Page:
Then I remembered I had a small flashlight in my hand. I turned it on and pointed it at one of the sign. It barely illuminated the sign. Certainly not enough for me to read it.

I looked at the light at the end of the flashlight. It barely projected a dim orange light. I figured it was broken. Before I had a chance to go back to the front, I accidentally pointed it elsewhere at the wall. A bright orange illustration that looked like an ancient cave drawing appeared on the wall. Scanning the rest of both of the two opposing black walls with the flashlight showed some more.

But I still couldn’t read the signs, so I don’t know the purpose of the drawings.

On my way out of the museum, the ticket seller asked me if I wanted a free shot of schnapps. Because of course a museum about hangovers would offer you a free shot of alcohol. It was a small, but powerful shot.

I left the museum and successfully navigated my way down the dimly lit stairs.

My verdict: The museum is kind of amateurish. It definitely isn’t my favourite museum of all time, by any stretch of the imagination. But I didn’t hate it.

Wandering Around

A rain-soaked old town street
A rain-soaked old town street

When I left the museum it still wasn’t particularly late in the afternoon. Despite the rain, I decided to walk around the upper and lower old towns a bit.

I can report it is still charming even in the rain. Plus, the rain-slicked streets and the turned on lights that aren’t normally turned on during the day gave it an almost sadly romantic feel.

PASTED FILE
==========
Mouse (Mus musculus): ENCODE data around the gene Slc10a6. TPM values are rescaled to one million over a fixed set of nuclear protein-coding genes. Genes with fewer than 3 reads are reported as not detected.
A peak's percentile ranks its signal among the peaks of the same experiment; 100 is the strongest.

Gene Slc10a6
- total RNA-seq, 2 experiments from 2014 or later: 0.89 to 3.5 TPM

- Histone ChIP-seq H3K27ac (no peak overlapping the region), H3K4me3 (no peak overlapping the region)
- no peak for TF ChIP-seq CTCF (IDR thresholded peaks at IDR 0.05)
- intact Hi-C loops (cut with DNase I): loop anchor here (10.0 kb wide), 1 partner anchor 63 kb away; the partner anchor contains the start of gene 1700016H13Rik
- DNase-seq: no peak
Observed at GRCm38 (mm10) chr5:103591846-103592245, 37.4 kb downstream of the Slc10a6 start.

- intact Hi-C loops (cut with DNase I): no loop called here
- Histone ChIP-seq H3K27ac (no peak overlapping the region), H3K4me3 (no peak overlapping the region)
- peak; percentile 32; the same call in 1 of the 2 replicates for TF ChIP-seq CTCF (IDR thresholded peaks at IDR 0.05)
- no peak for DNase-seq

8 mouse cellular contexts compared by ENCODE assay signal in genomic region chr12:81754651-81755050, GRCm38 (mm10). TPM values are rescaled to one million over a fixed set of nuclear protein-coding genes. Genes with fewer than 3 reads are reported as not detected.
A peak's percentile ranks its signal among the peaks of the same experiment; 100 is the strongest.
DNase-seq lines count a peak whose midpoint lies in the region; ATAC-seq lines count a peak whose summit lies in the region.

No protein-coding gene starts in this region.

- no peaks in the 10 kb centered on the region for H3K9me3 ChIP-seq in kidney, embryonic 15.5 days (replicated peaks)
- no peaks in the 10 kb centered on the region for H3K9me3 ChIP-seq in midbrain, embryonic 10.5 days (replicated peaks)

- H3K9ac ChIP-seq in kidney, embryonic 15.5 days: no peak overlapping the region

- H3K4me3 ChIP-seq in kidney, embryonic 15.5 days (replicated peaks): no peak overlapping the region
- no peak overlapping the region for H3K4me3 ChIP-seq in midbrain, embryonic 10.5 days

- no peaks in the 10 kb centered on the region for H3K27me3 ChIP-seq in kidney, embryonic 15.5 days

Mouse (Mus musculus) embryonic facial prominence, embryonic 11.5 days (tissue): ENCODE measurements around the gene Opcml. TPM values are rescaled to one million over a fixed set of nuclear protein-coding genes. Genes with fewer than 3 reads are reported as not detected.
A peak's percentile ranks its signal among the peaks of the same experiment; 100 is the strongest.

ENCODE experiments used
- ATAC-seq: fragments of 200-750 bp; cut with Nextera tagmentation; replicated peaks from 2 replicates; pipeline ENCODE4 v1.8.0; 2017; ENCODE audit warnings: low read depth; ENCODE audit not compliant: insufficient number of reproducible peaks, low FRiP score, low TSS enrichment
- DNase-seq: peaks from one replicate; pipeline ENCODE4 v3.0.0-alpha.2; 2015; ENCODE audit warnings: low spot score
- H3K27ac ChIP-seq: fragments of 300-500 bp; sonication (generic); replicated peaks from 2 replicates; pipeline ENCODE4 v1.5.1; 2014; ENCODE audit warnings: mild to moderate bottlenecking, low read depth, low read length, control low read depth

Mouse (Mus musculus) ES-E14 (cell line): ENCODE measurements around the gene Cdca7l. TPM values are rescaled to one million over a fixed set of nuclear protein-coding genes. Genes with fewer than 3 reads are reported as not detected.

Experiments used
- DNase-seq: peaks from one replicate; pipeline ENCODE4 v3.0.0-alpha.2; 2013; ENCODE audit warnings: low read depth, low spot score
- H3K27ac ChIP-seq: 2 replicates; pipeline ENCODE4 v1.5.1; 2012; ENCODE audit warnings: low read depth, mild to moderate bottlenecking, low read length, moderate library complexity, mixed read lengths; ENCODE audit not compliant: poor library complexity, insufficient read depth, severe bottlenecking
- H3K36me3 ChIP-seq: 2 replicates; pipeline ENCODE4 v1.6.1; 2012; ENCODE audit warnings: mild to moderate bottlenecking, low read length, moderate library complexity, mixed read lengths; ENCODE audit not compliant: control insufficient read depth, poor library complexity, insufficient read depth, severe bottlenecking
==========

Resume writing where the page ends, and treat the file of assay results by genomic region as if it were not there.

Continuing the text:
Oh, lights turned on. That reminds me of a story that I meant to tell but forgot to tell when talking about the guided walking tour I took the other day. The upper old town has a number of gas lamps on its streets. If memory serves, the guide, Marko, said they number two-hundred some odd.

According to Marko, city employees walk around and manually light them every dusk and walk around and manually douse them every dawn. It apparently takes a while for them to complete the task.

Marco Polo
Marco Polo

Oh, and there’s another story I could have told then or when I walked around on my own.

Simple statues of famous people sitting on a chair, bench, or stool sit beside a number of bars in town. I saw one today, but Marko also pointed out one, and I’ve seen others on my own. They are part of a city art program called “Sit & Meet.”

A sign sits on a table beside each statue. The sign tells who the person is and provides a QR code. Scanning the QR brings up a webpage with a paragraph or so on that person. I saw a Marco Polo statue today. I scanned the QR code. Here’s the page.

Did I mention it was raining? As charming as it was, I didn’t spend long wandering around in the rain.

The forecast says tomorrow will be sunny again, but a little on the cool side. I can deal with a little on the cool side.